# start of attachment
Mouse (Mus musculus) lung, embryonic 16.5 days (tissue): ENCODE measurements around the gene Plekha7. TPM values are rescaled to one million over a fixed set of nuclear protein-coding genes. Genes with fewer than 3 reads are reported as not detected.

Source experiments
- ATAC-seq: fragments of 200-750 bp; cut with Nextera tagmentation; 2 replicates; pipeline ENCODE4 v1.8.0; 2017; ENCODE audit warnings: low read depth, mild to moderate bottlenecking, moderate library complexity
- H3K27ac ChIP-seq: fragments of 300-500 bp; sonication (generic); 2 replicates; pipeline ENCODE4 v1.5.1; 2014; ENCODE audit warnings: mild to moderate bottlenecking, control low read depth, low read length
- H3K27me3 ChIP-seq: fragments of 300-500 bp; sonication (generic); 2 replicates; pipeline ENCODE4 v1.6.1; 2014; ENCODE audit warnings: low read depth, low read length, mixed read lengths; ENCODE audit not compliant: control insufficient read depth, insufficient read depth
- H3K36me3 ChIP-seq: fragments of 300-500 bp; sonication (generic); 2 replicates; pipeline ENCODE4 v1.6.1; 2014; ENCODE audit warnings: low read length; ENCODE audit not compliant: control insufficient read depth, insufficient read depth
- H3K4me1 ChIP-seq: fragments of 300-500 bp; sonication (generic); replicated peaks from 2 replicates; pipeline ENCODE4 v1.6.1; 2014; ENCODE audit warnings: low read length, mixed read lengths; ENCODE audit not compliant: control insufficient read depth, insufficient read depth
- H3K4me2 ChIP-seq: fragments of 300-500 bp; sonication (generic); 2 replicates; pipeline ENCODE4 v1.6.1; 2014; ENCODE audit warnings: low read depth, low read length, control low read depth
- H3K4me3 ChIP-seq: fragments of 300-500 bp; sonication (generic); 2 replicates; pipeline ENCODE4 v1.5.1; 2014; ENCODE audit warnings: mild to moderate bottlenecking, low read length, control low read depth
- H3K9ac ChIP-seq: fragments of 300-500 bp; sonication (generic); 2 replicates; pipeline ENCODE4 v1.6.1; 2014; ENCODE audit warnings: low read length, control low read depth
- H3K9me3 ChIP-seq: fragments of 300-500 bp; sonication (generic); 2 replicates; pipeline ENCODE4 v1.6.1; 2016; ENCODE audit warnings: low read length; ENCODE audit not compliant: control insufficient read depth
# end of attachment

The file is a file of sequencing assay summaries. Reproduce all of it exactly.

Mouse (Mus musculus) lung, embryonic 16.5 days (tissue): ENCODE measurements around the gene Plekha7. TPM values are rescaled to one million over a fixed set of nuclear protein-coding genes. Genes with fewer than 3 reads are reported as not detected.

Source experiments
- ATAC-seq: fragments of 200-750 bp; cut with Nextera tagmentation; 2 replicates; pipeline ENCODE4 v1.8.0; 2017; ENCODE audit warnings: low read depth, mild to moderate bottlenecking, moderate library complexity
- H3K27ac ChIP-seq: fragments of 300-500 bp; sonication (generic); 2 replicates; pipeline ENCODE4 v1.5.1; 2014; ENCODE audit warnings: mild to moderate bottlenecking, control low read depth, low read length
- H3K27me3 ChIP-seq: fragments of 300-500 bp; sonication (generic); 2 replicates; pipeline ENCODE4 v1.6.1; 2014; ENCODE audit warnings: low read depth, low read length, mixed read lengths; ENCODE audit not compliant: control insufficient read depth, insufficient read depth
- H3K36me3 ChIP-seq: fragments of 300-500 bp; sonication (generic); 2 replicates; pipeline ENCODE4 v1.6.1; 2014; ENCODE audit warnings: low read length; ENCODE audit not compliant: control insufficient read depth, insufficient read depth
- H3K4me1 ChIP-seq: fragments of 300-500 bp; sonication (generic); replicated peaks from 2 replicates; pipeline ENCODE4 v1.6.1; 2014; ENCODE audit warnings: low read length, mixed read lengths; ENCODE audit not compliant: control insufficient read depth, insufficient read depth
- H3K4me2 ChIP-seq: fragments of 300-500 bp; sonication (generic); 2 replicates; pipeline ENCODE4 v1.6.1; 2014; ENCODE audit warnings: low read depth, low read length, control low read depth
- H3K4me3 ChIP-seq: fragments of 300-500 bp; sonication (generic); 2 replicates; pipeline ENCODE4 v1.5.1; 2014; ENCODE audit warnings: mild to moderate bottlenecking, low read length, control low read depth
- H3K9ac ChIP-seq: fragments of 300-500 bp; sonication (generic); 2 replicates; pipeline ENCODE4 v1.6.1; 2014; ENCODE audit warnings: low read length, control low read depth
- H3K9me3 ChIP-seq: fragments of 300-500 bp; sonication (generic); 2 replicates; pipeline ENCODE4 v1.6.1; 2016; ENCODE audit warnings: low read length; ENCODE audit not compliant: control insufficient read depth